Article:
Would this be something that's asking for rejection by publishers? I ask because I'm already brainstorming a few things for a second novel, and in that one the character's goal is to choreograph an entire 3 act ballet, using music from an actual composer (again, deceased, music copyrighted to his foundation). I'm trying to clue people into the process of creating a full length ballet, and this is part of it. But if it's going to get ugly like in the example above for just one piece, it's going to be hideous if I write:

Rozalyn decided to use an excerpt from his Symphony no.2 for the openning number, but the solos would come from the Harp Concerto in C. The grand pas de deux would be a combination of the Andante from the Harp Concerto as well as an excerpt from the Piano Sonata in E minor.

It won't be quite so..."listmania" if I were to actually write it, but you get the idea. If titles are not fair use, is something like:

Rozalyn decided she would choreograph her ballet to various works by Ralph Vaughan Williams.
(quick question, but in this last example, would it be okay to write out musical cues like "enter during the violin solo," because it doesn't point to a specific work?)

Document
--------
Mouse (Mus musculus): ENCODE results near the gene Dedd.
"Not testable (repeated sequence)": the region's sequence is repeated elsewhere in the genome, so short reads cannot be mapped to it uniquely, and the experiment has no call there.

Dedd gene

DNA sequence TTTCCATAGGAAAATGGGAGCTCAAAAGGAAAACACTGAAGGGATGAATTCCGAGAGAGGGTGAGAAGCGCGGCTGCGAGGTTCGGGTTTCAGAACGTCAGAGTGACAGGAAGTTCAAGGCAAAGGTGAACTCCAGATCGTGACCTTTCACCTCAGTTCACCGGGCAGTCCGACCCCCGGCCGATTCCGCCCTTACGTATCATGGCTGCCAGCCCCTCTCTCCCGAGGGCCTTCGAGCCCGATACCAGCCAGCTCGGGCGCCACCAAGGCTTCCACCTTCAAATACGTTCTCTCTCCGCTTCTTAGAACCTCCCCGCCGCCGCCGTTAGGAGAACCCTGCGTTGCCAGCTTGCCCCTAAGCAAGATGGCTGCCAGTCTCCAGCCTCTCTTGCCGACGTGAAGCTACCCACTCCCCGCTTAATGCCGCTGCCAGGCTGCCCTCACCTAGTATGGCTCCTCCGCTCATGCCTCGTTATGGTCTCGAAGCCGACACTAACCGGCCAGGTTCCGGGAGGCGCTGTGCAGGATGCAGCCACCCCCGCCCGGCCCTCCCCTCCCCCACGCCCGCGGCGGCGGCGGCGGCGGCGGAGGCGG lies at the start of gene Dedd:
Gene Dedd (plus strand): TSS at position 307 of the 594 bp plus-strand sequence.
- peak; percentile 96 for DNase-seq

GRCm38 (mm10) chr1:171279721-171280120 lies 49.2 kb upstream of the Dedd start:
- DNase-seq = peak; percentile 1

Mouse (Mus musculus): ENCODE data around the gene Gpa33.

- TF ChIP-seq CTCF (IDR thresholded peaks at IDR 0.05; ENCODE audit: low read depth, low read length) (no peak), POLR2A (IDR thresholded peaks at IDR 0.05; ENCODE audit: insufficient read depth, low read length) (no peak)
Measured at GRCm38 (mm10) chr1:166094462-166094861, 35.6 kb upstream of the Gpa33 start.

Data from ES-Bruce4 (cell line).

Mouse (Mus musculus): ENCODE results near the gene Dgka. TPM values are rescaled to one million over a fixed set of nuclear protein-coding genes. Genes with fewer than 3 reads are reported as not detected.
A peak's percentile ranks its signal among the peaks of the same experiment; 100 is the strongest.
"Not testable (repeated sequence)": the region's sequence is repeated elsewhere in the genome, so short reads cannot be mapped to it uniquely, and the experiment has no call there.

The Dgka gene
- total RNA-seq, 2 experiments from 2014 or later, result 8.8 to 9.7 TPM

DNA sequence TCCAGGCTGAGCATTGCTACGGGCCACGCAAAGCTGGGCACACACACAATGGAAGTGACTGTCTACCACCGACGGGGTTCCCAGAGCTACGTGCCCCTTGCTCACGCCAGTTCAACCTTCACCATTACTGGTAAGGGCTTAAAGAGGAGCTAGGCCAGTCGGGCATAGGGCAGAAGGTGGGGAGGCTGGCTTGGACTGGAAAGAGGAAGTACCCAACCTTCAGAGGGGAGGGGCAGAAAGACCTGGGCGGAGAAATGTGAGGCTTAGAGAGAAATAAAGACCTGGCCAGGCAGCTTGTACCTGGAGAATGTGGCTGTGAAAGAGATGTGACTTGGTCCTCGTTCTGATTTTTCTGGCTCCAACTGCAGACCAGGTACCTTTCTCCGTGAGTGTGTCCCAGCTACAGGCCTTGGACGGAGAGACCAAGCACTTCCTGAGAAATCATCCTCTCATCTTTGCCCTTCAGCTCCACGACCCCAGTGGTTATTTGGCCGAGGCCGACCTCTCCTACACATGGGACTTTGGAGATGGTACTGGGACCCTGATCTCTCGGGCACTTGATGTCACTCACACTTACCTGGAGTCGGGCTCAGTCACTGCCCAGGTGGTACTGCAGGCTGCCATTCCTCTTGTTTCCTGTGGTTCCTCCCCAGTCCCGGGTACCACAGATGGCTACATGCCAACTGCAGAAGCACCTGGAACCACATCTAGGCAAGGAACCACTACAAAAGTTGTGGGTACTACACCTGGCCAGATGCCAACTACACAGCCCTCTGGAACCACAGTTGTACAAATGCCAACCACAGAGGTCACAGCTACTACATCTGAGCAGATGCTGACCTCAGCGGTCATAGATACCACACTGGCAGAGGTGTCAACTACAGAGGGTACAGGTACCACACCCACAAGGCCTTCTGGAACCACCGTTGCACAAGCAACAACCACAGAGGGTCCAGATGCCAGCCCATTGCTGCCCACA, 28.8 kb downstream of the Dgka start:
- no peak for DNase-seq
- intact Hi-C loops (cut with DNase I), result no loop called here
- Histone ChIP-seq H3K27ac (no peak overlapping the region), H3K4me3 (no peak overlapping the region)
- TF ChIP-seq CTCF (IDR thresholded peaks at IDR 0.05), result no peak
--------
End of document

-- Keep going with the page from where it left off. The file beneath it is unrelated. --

I'm kind of terrified at the prospect of writing a request, and finding out it's going to be 85 million dollars to mention the composer and song. Especially in the case where the character Rozalyn is creating a full length ballet, I'd have to write a few letters to a couple of different publishing companies (is it uncommon to just ask how much they would charge in royalties?), which may end up costing a lot, and look incredibly unappealing to a publisher. Preserving the integrity of the inspiration I get from the music itself without getting into a legal mess is proving to be tricky. I've read posters in other threads regarding lyrics that a lot of times lyrics don't necessarily add the dimension to a work that authors are going for, the "universal understanding," but in this case I feel it's a little different...I'm not necessarily expecting anyone to know the music I am writing about, but I also feel weird "renaming" composers and their songs, because I'm writing about the inspiration I get from those songs, not a made up work.